Reviewed by Unique Cars and Parts
ur Rating: 1
The first-generation Legend, introduced to Japan October 22, 1985
, was the first production Honda vehicle to offer only a SOHC V6 engine worldwide. The introduction of the Legend also coincided with the launch of a new dealership sales channel in Japan, called Honda Clio. It was arguably the first attempt by a Japanese manufacturer to compete head on with the European luxury car makers, the first Japanese car purpose built to tackle Mercedes-Benz, BMW, Audi, Volvo and Saab on their own terms.
And if any Japanese car maker had the credentials to attempt a car like the Legend it was Honda. During the 1980s Honda had developed a well earned reputation for original, innovative and meticulous engineering, and was the benchmark among Japanese manufacturers for build quality. The Legend was a result of a joint venture with Britain's Austin Rover Group called Project XX that started in November 1981
with the Austin Rover-Honda XX letter of intent signed by the two companies to replace the Rover SD1
and to provide a luxury vehicle for Honda, and was codenamed as HX.
The Rover Company
had a long established reputation as a luxury car maker in the United Kingdom and Europe, demonstrated with the Rover P5 and Rover P6, and Honda wanted to introduce a luxury car for the Japanese, European and North American markets. Rover also wanted to return to the American market when previously they had reportedly sold only 1,500 cars in 1971
, and a brief return in 1980
, selling 800 Rover SD1s by offering the Sterling which was also a result of the ARG-Honda partnership. The development work was carried out at Rover's Canley, Coventry plant and Honda's Tochigi Prefecture development centre.
and British Leyland
/Rover agreed that Legends would be built in Plant Oxford for the British market. However, quality issues prevented many from going into the market and ended up being used as in-plant transport. The US-market Legends were built in Japan. The Legend's spec sheet was Honda's statement of intent, demonstrating just how serious the company is about the car. The engine was a fuel injected 2.5 litre V6, transversely mounted and driving the front wheels.
For the time, it was a both sophisticated and complicated and owed nothing to any other Honda engine - the engineers began with the proverbial clean sheet of paper. Basic design parameters decided the layout - it had to develop 120 kW, so the capacity was pegged at 2.5 litres; it had to be smooth and refined, which meant six cylinders; it had to be compact and light, which meant a 90 degree V6 with single overhead cams.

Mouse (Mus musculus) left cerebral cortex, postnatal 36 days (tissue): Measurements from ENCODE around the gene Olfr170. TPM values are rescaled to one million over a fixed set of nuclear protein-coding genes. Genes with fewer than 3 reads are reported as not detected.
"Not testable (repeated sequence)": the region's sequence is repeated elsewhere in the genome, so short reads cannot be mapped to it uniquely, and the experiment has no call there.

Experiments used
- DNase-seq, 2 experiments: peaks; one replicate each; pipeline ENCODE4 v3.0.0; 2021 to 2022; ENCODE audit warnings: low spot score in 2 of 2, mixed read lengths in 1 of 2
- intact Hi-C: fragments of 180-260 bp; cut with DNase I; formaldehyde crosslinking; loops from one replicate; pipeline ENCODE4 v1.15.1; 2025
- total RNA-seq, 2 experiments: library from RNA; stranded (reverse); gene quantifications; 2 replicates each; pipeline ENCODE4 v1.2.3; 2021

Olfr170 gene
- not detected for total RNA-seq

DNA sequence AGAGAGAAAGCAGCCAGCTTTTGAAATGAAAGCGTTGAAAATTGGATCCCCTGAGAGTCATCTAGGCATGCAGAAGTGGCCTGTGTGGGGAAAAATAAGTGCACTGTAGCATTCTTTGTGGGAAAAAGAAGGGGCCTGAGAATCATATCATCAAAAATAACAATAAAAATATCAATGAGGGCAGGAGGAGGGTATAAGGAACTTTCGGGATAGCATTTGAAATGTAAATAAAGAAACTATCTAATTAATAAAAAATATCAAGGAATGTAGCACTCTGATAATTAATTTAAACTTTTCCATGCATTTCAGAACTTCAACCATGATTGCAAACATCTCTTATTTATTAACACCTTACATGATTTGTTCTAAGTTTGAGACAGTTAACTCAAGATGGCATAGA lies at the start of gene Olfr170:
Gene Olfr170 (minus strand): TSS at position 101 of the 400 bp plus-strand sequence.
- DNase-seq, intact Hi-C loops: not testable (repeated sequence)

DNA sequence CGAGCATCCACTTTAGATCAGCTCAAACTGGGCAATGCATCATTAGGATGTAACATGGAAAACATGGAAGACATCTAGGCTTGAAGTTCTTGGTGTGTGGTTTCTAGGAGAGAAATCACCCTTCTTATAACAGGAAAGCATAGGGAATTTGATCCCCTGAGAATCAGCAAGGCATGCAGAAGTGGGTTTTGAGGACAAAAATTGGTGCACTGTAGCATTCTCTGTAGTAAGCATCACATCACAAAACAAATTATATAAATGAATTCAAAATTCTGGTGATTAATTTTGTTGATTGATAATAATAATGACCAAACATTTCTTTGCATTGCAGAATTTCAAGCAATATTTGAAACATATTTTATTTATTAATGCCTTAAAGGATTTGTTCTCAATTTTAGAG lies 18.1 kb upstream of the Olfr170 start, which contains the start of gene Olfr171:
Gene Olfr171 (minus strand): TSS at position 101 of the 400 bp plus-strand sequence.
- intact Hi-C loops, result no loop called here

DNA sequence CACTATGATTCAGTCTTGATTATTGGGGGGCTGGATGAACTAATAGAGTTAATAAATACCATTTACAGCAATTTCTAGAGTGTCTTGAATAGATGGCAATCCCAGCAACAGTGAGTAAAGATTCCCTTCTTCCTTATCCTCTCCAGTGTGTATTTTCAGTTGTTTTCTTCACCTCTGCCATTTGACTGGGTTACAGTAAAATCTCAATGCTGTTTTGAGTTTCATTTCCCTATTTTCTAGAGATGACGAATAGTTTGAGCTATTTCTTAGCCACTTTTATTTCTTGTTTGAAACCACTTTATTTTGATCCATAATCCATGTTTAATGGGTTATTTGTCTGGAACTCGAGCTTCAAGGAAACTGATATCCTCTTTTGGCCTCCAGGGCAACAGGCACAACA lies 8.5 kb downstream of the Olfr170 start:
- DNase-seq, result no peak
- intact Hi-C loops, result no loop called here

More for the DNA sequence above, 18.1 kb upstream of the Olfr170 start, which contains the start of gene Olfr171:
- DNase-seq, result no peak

It was the need to keep the engine small and light which most tested the Honda engineers' abilities. The 90 degree configuration, while the most compact, had an inherent vibration problem due to uneven firing intervals - and to get the required power output the engine needed four valves
per cylinder. To solve the vibration problem even firing intervals were achieved by using crank pins with a 30 degree offset. And a complex swing arm finger cam follower system was devised to operate four valves
from a single camshaft.
Using Honda's own Formula One derived PGM-FI fuel injection system the engine developed 120 kW at a high stepping 6000 rpm and 213 Nm of torque at 4500 rpm. The power was transmitted to the front wheels via five speed manual or four speed automatic transmissions and equal length drive-shafts. The auto featured an electronically controlled lock up clutch which operated on second, third and fourth. Detail design included the use of tapered roller bearings to support the differential gears as a means of cutting final drive gear resonance.
was as sophisticated as the engine. Up front was a double wishbone layout basically similar to that of the Prelude and Accord and incorporating nearly 9mm of caster trail for increased high speed directional stability. At the rear was a clever low friction strut system. The coil spring was mounted inboard and separately from the strut/ damper assembly, thus effectively halving the side loads placed on the strut and reducing friction on the damper piston rod. The system also allowed the strut to be angled inwards to increase camber change; and forwards to counter lift. Other features included forged radius arms to reduce toe-out and bump steer during cornering.
The Legend's rack and pinion steering
followed typical 1980s Honda practice in having variable power assistance, while the braking circuit incorporated Honda's own anti-lock brake system. The packaging was as impressive as the underpinnings. Longer than a Falcon, wider than a Commodore, the Legend staked a legitimate claim in the luxury car class. The 2760mm wheelbase was 40mm shy of the longitudinally engined W124 Benz, but 88mm better than that of Saab's impressive transverse engined 9000. And the Legend had plenty of creature comforts. The only options were transmission
and paint colour - everything else, from air-conditioning
to electrically operated glass sunroof to central locking to power windows to electrically adjustable driver's seat, was standard.
Compared to the Competition
When compared to the price of Toyota’s Supra and Mazda’s RX-7 Turbo, the Legend's $46,850 price tag was not in the stratosphere – but it was still quite expensive for a Japanese car. But you needed to compare it to the Germans, which were clearly in its sights. At the time the 5 Series BMW retailed at a starting price of around $60,000, and the W124 Mercedes started at $75,000, which made the Legend very good value for money, provided you didn’t need the badge cache that the others provided. We decided to see what was available in 1986 for the kind of money the Legend was retailing for – and we found the Volvo 760 sedan at $53,718 760, Volvo 740 Turbo at $48,736, Saab 9000 Turbo 16 at $53,950, Audi 100 sedan at $48,015 and BMW 525e Executive at $53,900. The Legend was cheaper than any of these, while being their equal in engineering quality, and being as beautifully screwed together as any of the Europeans.